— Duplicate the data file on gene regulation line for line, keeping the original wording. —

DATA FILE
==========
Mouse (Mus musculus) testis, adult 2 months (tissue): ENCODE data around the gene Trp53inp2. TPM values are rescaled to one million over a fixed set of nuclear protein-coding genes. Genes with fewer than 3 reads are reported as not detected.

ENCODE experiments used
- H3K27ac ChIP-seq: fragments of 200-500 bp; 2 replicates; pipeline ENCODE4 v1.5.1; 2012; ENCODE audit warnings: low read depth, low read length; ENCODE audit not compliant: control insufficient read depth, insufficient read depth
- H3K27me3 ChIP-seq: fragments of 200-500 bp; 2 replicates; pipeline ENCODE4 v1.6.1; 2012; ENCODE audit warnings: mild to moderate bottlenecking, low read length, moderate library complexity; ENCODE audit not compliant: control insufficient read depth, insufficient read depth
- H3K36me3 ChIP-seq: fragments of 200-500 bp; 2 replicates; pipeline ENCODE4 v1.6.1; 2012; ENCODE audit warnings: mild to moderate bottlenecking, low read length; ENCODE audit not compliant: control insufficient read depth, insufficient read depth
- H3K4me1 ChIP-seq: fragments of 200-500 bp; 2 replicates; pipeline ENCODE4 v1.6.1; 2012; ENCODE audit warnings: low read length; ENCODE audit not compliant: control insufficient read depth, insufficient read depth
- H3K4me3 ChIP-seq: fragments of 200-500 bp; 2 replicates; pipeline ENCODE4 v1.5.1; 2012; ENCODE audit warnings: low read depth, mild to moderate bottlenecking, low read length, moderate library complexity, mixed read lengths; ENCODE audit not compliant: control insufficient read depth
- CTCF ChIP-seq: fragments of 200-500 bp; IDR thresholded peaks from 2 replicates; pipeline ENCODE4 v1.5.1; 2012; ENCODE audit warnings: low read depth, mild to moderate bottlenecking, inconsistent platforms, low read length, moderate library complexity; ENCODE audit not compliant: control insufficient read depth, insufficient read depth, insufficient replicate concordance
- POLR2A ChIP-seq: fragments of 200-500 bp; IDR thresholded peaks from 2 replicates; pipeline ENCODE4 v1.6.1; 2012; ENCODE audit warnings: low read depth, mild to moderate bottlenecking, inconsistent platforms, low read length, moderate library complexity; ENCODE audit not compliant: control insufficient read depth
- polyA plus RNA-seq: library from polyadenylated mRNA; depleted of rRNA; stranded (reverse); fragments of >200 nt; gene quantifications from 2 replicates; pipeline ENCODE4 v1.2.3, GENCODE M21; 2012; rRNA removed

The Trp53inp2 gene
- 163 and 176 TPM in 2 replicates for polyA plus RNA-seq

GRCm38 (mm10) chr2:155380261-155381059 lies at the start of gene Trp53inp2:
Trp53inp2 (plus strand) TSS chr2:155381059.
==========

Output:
Mouse (Mus musculus) testis, adult 2 months (tissue): ENCODE data around the gene Trp53inp2. TPM values are rescaled to one million over a fixed set of nuclear protein-coding genes. Genes with fewer than 3 reads are reported as not detected.

ENCODE experiments used
- H3K27ac ChIP-seq: fragments of 200-500 bp; 2 replicates; pipeline ENCODE4 v1.5.1; 2012; ENCODE audit warnings: low read depth, low read length; ENCODE audit not compliant: control insufficient read depth, insufficient read depth
- H3K27me3 ChIP-seq: fragments of 200-500 bp; 2 replicates; pipeline ENCODE4 v1.6.1; 2012; ENCODE audit warnings: mild to moderate bottlenecking, low read length, moderate library complexity; ENCODE audit not compliant: control insufficient read depth, insufficient read depth
- H3K36me3 ChIP-seq: fragments of 200-500 bp; 2 replicates; pipeline ENCODE4 v1.6.1; 2012; ENCODE audit warnings: mild to moderate bottlenecking, low read length; ENCODE audit not compliant: control insufficient read depth, insufficient read depth
- H3K4me1 ChIP-seq: fragments of 200-500 bp; 2 replicates; pipeline ENCODE4 v1.6.1; 2012; ENCODE audit warnings: low read length; ENCODE audit not compliant: control insufficient read depth, insufficient read depth
- H3K4me3 ChIP-seq: fragments of 200-500 bp; 2 replicates; pipeline ENCODE4 v1.5.1; 2012; ENCODE audit warnings: low read depth, mild to moderate bottlenecking, low read length, moderate library complexity, mixed read lengths; ENCODE audit not compliant: control insufficient read depth
- CTCF ChIP-seq: fragments of 200-500 bp; IDR thresholded peaks from 2 replicates; pipeline ENCODE4 v1.5.1; 2012; ENCODE audit warnings: low read depth, mild to moderate bottlenecking, inconsistent platforms, low read length, moderate library complexity; ENCODE audit not compliant: control insufficient read depth, insufficient read depth, insufficient replicate concordance
- POLR2A ChIP-seq: fragments of 200-500 bp; IDR thresholded peaks from 2 replicates; pipeline ENCODE4 v1.6.1; 2012; ENCODE audit warnings: low read depth, mild to moderate bottlenecking, inconsistent platforms, low read length, moderate library complexity; ENCODE audit not compliant: control insufficient read depth
- polyA plus RNA-seq: library from polyadenylated mRNA; depleted of rRNA; stranded (reverse); fragments of >200 nt; gene quantifications from 2 replicates; pipeline ENCODE4 v1.2.3, GENCODE M21; 2012; rRNA removed

The Trp53inp2 gene
- 163 and 176 TPM in 2 replicates for polyA plus RNA-seq

GRCm38 (mm10) chr2:155380261-155381059 lies at the start of gene Trp53inp2:
Trp53inp2 (plus strand) TSS chr2:155381059.